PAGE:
The heating process separates the DNA pieces from the protein. The "cleaned" DNA pieces are then compared with the known Arabidopsis genome map to see exactly where the AGL-15 is positioned.

"By comparing the DNA fragments with the known genome map, we can find out exactly which genes are turned on or turned off by AGL-15," Perry says.

So far, her research has isolated and identified genes that are regulated by AGL-15, but many more tests are needed to fully understand how the regulated genes function in seed development.

"Finding out what genes AGL-15 controls will help us understand how this particular protein functions during plant development," Perry says. "Because this protein is a member of a protein family believed to be involved in critical developmental decisions of fungi and animals, as well as plants, I am hopeful this research can help our understanding of the cell differentiation process in many organisms."

So how does all this work relate to the average citizen, the non-scientist?

"If you think about it, seeds are really very important to human beings," Perry says. "Most of what we eat is from seeds—wheat, corn, and rice. Beans are important, too. It's been estimated that 70 percent of the human diet comes directly from seeds, and the rest is all from animals that feed on grains—seeds—and crops propagated by seed."

Hi-Tech Farming
The focus of soil scientist Tom Mueller's current research can be summed up, he says, in three words: precision agriculture technology. He is using and assessing various technologies that can benefit Kentucky farmers, including yield-monitoring sensors that record how much grain is harvested in each small section of a field, and global positioning systems (commonly known as GPS), which can locate precisely where a tractor is in a field by using triangulating signals from space. GPS is analogous to time-tested systems mariners use to keep tabs on the whereabouts of their ship in the ocean.

Photo of Tom MuellerTom Mueller has made a major contribution in soil conductivity research. Measuring how well soil conducts electricity gives an indication of yield potential.

Yield monitors, soil sensors, GPS, and remote sensing devices can work in tandem to gather and record information that farmers can use to make better crop decisions, says Mueller, who received his doctorate from Michigan State University.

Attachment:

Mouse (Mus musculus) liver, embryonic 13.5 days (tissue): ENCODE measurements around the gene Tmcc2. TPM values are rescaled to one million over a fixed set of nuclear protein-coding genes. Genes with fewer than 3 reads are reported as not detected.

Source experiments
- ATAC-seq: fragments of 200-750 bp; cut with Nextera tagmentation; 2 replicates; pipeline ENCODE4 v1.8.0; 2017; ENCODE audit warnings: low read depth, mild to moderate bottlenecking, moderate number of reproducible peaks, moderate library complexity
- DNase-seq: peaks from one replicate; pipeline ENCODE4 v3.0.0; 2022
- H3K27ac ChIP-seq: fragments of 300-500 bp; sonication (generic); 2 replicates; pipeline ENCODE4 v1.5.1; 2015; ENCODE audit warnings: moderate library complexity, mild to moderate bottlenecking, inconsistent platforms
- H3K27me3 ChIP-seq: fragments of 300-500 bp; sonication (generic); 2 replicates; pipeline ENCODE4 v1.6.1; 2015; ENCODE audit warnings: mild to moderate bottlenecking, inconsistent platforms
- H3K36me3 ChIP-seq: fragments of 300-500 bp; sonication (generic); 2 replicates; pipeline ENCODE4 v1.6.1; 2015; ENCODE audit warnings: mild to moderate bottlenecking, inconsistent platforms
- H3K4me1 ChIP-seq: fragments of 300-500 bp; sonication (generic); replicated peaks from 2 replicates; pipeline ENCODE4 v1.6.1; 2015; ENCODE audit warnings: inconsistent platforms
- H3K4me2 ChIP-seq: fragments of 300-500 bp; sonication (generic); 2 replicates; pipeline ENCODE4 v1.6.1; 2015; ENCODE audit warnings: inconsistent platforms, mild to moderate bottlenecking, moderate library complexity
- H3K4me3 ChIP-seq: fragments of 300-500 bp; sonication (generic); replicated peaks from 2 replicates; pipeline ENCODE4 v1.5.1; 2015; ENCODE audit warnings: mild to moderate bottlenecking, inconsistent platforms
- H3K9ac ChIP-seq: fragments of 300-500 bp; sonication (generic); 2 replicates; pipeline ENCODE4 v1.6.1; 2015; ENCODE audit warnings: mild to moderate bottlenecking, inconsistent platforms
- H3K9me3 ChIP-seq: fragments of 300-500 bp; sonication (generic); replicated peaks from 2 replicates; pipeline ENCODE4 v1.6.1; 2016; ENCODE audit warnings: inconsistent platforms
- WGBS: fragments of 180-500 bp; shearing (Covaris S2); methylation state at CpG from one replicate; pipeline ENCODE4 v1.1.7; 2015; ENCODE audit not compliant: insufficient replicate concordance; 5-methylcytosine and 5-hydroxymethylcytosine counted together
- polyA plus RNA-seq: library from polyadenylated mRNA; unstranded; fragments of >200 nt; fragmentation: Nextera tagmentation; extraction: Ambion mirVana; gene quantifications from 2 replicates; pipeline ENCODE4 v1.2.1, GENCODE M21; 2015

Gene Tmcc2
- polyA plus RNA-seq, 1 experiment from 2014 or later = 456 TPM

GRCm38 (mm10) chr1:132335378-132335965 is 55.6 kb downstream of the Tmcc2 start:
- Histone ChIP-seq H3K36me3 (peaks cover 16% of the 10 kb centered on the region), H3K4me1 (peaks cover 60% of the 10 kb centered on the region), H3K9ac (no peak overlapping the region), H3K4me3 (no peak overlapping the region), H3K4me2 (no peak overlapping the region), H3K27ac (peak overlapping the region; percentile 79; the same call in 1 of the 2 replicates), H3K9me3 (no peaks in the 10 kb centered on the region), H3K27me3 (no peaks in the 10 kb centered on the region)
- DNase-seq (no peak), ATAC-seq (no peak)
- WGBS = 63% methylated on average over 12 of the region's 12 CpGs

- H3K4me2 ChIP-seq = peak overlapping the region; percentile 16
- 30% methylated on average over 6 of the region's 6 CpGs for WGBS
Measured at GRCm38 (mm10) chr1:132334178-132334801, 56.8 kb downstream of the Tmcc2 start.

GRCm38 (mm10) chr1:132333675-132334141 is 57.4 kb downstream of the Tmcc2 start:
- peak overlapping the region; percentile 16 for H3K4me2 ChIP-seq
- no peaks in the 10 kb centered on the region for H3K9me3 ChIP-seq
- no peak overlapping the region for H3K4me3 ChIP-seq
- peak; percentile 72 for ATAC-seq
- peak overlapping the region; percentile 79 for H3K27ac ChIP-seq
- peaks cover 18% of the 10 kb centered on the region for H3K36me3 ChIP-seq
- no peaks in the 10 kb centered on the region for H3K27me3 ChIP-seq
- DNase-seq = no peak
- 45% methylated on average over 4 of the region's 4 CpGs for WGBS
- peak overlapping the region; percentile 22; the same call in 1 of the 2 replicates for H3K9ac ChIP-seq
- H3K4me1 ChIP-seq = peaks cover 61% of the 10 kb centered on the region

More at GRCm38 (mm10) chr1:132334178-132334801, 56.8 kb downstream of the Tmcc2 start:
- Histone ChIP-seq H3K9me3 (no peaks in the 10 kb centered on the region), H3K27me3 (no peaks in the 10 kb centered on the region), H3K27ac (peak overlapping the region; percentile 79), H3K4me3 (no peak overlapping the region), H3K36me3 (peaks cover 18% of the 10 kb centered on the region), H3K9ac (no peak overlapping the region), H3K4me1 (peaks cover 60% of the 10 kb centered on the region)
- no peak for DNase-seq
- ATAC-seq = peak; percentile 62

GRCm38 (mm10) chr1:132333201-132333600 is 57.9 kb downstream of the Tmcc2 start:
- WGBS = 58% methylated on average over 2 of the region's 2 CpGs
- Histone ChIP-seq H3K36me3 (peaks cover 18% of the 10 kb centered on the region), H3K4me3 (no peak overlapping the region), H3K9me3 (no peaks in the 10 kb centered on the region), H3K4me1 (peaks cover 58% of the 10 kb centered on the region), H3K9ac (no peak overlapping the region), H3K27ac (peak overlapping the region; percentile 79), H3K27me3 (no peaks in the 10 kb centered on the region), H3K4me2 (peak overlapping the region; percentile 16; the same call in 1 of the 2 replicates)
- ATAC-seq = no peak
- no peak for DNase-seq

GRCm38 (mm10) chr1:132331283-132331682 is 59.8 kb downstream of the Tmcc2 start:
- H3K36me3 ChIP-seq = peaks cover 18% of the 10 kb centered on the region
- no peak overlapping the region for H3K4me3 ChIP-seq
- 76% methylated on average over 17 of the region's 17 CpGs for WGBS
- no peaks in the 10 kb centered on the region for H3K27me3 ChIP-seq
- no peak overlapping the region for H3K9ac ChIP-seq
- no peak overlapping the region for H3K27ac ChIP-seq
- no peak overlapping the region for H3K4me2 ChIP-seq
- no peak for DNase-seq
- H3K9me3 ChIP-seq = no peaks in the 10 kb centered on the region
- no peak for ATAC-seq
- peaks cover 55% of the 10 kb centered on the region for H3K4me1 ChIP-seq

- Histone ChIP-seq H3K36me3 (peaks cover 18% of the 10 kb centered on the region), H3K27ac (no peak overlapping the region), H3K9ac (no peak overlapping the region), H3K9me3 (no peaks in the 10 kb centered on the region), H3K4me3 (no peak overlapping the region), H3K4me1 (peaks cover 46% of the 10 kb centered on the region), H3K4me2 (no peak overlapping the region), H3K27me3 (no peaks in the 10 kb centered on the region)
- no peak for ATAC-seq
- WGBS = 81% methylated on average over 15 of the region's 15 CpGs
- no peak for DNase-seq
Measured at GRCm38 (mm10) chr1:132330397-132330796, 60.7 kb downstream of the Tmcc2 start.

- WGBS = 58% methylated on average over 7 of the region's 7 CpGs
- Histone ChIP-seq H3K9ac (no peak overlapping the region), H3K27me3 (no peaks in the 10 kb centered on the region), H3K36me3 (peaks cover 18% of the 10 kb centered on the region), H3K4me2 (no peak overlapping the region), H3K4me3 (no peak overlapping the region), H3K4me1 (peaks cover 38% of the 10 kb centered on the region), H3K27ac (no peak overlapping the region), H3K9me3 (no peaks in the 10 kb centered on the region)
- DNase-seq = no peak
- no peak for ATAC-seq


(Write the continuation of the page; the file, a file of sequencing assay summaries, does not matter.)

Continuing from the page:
"Many farmers in Kentucky are already using yield-monitoring devices to map grain yield each second as they traverse their fields," Mueller says. "This allows them to identify low or marginally productive areas that may respond to site-specific management."

And while farmers have been using the technologies of precision agriculture for a few years now, Mueller's research could make high-tech farming even more precise. His work is multifaceted, and he is quick to point out that he routinely teams up with colleagues in agronomy, agricultural economics, agricultural engineering, and other plant sciences.

One of the areas where he has made a major contribution is in soil conductivity research. Mueller and one of his graduate students, Than Hartsock, have shown that the electrical conductivity of soils is related to topsoil depth and depth of fragipan, a hard layer often found in soils that thwarts root growth and limits crop-available water. Measuring how well soil conducts electricity in a field gives some indication of yield potential.

In recent work, Mueller and Hartsock measured soil conductivity in a field at different times during a year-and-a-half period using special devices called coulters. Coulters, which look like buzzsaws without teeth, spin and slice through the soil as they are pulled through a field behind a slow-moving tractor. Soil conductivity is determined by comparing the intensities of electrical charge from one coulter to another.

"What we found is that conductivity varies over time and is dependent on environmental conditions such as soil moisture," Mueller says. "But even though absolute soil conductivity values are moisture dependent, the relative patterns in the field are pretty stable during a large range of moisture conditions.

"Precision technologies are here to stay. I hope my work will help Kentucky farmers make better use of their resources and improve the profitability of agriculture in Kentucky," Mueller says.